“Who was Winston Churchill?” It’s not a question you often hear, because Winston Churchill had a presence. His features were distinct, but he was not a big man. Churchill stood 5’6½” tall and weighed 187 pounds. He was maybe 35 pounds overweight, but not in bad health, especially considering he smoked as many as ten cigars a day, and when you consider that he lived to be 90 years old, it would seem that none of the normal “risk factors” applied to Winston Churchill. He dealt with daily stress, poor eating habits, excess weight, and smoking, but outlived many people in this era or that. How people felt about Winston Churchill, depended on which side of the subject in question they were on. When he made up his mind on a matter, he rarely changed his mind, and he didn’t back down.

He was responsible for one of the most famous speeches of the Cold War period. It was a speech in which former British Prime Minister Winston Churchill condemned the Soviet Union’s policies in Europe and declared, “From Stettin in the Baltic to Trieste in the Adriatic, an iron curtain has descended across the continent.” Churchill’s Cold War speech is one of the “opening volleys” announcing the beginning of the Cold War. When he was defeated for re-election as prime minister in 1945, he was invited to Westminster College in Fulton, Missouri, which is where he gave this speech. President Harry S Truman joined Churchill on the platform and listened intently to his speech. Expressing praise for the United States, Churchill declared that the United States stood “at the pinnacle of world power.” England and the United States have long had a “friendly, but competitive relationship,” and it would soon become quite clear that a primary purpose of his talk was to argue for an even closer “special relationship” between the United States and Great Britain…the two great powers of the “English-speaking world.” But, would it be in the best interest of the United States to agree?

World War II had ended, and as in any post war situation, things were still pretty chaotic. Nevertheless, it was necessary to set policies, and to organize the losing countries so that things didn’t escalate out of control again…not an easy task. The Soviet Union was well known for its expansionistic policies and was unlikely to stop trying to take over its neighbors without some kind of intervention. In addition to the “iron curtain” that had descended across Eastern Europe, Churchill spoke of “communist fifth columns” that were operating throughout western and southern Europe. Churchill compared the Soviet Union to disastrous consequences of the appeasement of Hitler prior to World War II, saying that in dealing with the Soviets there was “nothing which they admire so much as strength, and there is nothing for which they have less respect than for military weakness.” Therefore, without intervention, they would quickly get back to the same disastrous practices they used before, and the war would have to fought all over again.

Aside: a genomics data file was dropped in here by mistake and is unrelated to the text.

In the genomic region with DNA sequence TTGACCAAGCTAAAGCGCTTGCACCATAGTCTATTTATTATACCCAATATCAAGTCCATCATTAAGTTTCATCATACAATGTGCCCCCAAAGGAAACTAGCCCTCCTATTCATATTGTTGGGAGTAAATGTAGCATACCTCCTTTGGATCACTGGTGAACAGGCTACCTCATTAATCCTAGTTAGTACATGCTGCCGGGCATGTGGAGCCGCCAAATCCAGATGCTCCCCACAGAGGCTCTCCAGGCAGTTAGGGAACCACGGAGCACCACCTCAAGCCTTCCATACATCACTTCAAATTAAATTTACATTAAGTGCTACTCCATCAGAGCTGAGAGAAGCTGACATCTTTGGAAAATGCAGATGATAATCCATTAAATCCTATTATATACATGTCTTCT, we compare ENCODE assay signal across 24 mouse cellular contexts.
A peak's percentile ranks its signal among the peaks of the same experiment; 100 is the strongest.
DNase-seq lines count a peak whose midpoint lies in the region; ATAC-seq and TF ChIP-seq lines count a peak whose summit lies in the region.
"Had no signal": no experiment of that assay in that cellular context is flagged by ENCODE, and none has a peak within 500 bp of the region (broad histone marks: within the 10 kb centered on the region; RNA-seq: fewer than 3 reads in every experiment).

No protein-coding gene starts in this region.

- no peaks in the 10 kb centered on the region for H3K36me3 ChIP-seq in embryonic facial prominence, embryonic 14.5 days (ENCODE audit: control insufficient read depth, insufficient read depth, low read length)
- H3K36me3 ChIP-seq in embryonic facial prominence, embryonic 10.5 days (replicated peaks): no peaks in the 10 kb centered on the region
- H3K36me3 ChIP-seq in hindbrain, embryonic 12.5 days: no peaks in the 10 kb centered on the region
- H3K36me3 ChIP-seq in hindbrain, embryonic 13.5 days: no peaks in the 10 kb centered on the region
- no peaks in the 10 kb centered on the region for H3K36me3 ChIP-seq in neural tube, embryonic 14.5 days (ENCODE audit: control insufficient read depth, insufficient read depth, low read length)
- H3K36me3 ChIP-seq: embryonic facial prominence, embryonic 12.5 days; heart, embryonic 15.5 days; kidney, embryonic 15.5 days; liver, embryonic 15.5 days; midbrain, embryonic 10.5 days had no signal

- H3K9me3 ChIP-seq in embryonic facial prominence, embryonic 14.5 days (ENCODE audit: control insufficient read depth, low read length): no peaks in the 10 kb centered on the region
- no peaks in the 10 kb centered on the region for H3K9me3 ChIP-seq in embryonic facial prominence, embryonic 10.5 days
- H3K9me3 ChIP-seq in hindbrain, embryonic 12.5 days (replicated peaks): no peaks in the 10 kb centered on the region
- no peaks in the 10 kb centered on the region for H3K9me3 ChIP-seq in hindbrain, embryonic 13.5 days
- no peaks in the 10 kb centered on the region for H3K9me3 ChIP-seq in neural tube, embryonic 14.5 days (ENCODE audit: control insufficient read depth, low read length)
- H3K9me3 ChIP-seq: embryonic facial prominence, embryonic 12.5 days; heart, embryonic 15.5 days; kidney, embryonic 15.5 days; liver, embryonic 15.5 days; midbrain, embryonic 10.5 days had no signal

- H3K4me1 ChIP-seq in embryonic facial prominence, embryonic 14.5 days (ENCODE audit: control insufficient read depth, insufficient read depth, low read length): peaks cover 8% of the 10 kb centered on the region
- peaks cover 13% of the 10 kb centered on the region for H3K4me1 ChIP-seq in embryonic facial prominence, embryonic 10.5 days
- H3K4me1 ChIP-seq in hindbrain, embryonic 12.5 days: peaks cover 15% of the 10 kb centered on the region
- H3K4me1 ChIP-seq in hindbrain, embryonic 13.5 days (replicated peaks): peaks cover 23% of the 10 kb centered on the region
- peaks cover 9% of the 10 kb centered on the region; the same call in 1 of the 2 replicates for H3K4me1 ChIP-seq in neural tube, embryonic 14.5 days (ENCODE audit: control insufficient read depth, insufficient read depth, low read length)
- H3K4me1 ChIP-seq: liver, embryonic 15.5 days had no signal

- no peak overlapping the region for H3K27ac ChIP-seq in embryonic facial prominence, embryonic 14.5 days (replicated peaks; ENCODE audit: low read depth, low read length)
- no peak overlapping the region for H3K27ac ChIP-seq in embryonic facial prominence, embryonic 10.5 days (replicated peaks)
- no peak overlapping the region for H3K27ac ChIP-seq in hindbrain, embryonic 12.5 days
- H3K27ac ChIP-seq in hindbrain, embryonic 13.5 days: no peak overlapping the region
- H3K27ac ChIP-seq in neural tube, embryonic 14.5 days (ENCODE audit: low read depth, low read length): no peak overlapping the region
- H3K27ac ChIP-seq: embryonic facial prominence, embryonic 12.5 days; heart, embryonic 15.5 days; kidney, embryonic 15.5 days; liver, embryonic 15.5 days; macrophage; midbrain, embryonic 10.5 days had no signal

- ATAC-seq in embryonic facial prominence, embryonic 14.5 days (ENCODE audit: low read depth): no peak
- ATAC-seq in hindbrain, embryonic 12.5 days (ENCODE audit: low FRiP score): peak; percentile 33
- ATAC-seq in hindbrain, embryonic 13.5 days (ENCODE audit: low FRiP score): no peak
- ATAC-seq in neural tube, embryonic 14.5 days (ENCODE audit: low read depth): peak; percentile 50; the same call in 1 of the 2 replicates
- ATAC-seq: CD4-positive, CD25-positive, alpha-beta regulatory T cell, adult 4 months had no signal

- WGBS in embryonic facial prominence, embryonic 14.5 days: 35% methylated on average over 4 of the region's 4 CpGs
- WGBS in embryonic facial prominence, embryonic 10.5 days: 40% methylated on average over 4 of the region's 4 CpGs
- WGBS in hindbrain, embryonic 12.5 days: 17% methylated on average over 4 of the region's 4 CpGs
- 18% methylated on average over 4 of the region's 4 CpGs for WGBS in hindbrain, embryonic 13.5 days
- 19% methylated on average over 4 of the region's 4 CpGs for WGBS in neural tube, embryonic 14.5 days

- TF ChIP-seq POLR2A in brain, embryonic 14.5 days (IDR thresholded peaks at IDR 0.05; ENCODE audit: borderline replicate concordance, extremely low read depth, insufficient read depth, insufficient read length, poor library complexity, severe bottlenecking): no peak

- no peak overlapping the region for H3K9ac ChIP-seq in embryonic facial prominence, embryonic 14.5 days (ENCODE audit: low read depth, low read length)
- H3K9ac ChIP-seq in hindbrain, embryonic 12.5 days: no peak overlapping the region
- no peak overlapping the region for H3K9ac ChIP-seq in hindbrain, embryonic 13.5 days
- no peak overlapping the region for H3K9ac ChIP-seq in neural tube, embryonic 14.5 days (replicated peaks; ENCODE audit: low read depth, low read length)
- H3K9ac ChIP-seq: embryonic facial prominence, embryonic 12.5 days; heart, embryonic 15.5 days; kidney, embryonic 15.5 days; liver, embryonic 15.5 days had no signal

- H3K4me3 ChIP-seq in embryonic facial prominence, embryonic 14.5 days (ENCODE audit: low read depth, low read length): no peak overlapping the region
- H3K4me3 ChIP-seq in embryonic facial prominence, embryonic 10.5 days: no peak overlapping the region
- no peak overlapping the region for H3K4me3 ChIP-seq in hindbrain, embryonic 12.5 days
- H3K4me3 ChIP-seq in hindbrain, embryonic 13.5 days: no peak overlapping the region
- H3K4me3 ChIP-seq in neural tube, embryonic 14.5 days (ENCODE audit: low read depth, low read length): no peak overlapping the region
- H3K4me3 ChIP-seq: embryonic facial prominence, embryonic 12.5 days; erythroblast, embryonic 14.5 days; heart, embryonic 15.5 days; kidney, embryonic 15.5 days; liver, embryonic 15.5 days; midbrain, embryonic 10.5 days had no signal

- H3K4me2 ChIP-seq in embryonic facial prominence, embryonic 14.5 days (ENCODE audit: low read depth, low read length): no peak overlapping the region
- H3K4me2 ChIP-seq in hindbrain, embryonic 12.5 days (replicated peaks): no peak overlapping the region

The speech was well received by Truman and many other US officials. Everyone knew the truth, and somebody simply had to come right out and say it. They had decided that because the Soviet Union was determined to expand, only a tough stance on a united front would deter the Russians. Churchill’s “iron curtain” phrase immediately entered the official vocabulary of the Cold War. It was a term everyone knew, and it perfectly described the problem. Of course, agreeing with Churchill, didn’t necessarily mean that the US officials enthusiastic about Churchill’s call for a “special relationship” between the United States and Great Britain. They weren’t concerned that Great Britain would again try to have some influence over the United States, but rather they were well aware that Britain’s power was weakening, and the US had no intention of being used as pawns to help support the crumbling British empire.

Of course, the Russian leader Joseph Stalin had a very different view of the speech, saying that it was “war mongering” and referred to Churchill’s comments about the “English-speaking world” as imperialist “racism.” The British, Americans, and Russians, all of whom were allies against Hitler less than a year before the speech, were now drawing the battle lines of the Cold War. It didn’t take long for the similarities between Hitler and the Soviet Union to become glaringly clear, and they had to be stopped. I don’t know why dictators feel the need to enslave other people. The “Iron Curtain” would “come down” like all other forms of tyranny must eventually do, but unfortunately, a lot of lives are lost before victory is achieved.

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